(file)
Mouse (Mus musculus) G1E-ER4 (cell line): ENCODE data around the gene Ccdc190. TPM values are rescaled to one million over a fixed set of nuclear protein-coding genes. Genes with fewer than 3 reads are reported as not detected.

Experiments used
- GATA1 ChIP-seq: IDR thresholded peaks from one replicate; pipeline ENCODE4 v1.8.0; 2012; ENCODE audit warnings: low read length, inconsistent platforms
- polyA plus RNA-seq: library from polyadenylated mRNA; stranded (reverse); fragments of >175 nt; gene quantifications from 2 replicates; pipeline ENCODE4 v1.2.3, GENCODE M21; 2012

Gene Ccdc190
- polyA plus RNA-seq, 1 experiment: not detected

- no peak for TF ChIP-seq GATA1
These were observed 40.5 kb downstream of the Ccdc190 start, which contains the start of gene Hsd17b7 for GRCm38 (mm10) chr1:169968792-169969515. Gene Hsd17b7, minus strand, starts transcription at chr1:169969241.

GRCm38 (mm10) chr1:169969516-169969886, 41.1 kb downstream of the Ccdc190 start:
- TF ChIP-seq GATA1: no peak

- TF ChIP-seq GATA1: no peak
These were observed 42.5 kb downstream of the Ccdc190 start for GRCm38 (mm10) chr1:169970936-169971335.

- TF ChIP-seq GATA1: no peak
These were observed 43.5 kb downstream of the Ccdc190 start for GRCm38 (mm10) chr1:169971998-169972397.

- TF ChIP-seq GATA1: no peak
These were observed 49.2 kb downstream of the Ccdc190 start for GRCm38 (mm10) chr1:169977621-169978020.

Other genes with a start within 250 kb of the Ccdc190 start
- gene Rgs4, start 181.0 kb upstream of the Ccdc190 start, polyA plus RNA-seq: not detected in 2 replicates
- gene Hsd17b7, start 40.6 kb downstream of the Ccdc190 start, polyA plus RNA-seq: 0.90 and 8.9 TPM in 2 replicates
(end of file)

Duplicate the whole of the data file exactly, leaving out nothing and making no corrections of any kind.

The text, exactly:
Mouse (Mus musculus) G1E-ER4 (cell line): ENCODE data around the gene Ccdc190. TPM values are rescaled to one million over a fixed set of nuclear protein-coding genes. Genes with fewer than 3 reads are reported as not detected.

Experiments used
- GATA1 ChIP-seq: IDR thresholded peaks from one replicate; pipeline ENCODE4 v1.8.0; 2012; ENCODE audit warnings: low read length, inconsistent platforms
- polyA plus RNA-seq: library from polyadenylated mRNA; stranded (reverse); fragments of >175 nt; gene quantifications from 2 replicates; pipeline ENCODE4 v1.2.3, GENCODE M21; 2012

Gene Ccdc190
- polyA plus RNA-seq, 1 experiment: not detected

- no peak for TF ChIP-seq GATA1
These were observed 40.5 kb downstream of the Ccdc190 start, which contains the start of gene Hsd17b7 for GRCm38 (mm10) chr1:169968792-169969515. Gene Hsd17b7, minus strand, starts transcription at chr1:169969241.

GRCm38 (mm10) chr1:169969516-169969886, 41.1 kb downstream of the Ccdc190 start:
- TF ChIP-seq GATA1: no peak

- TF ChIP-seq GATA1: no peak
These were observed 42.5 kb downstream of the Ccdc190 start for GRCm38 (mm10) chr1:169970936-169971335.

- TF ChIP-seq GATA1: no peak
These were observed 43.5 kb downstream of the Ccdc190 start for GRCm38 (mm10) chr1:169971998-169972397.

- TF ChIP-seq GATA1: no peak
These were observed 49.2 kb downstream of the Ccdc190 start for GRCm38 (mm10) chr1:169977621-169978020.

Other genes with a start within 250 kb of the Ccdc190 start
- gene Rgs4, start 181.0 kb upstream of the Ccdc190 start, polyA plus RNA-seq: not detected in 2 replicates
- gene Hsd17b7, start 40.6 kb downstream of the Ccdc190 start, polyA plus RNA-seq: 0.90 and 8.9 TPM in 2 replicates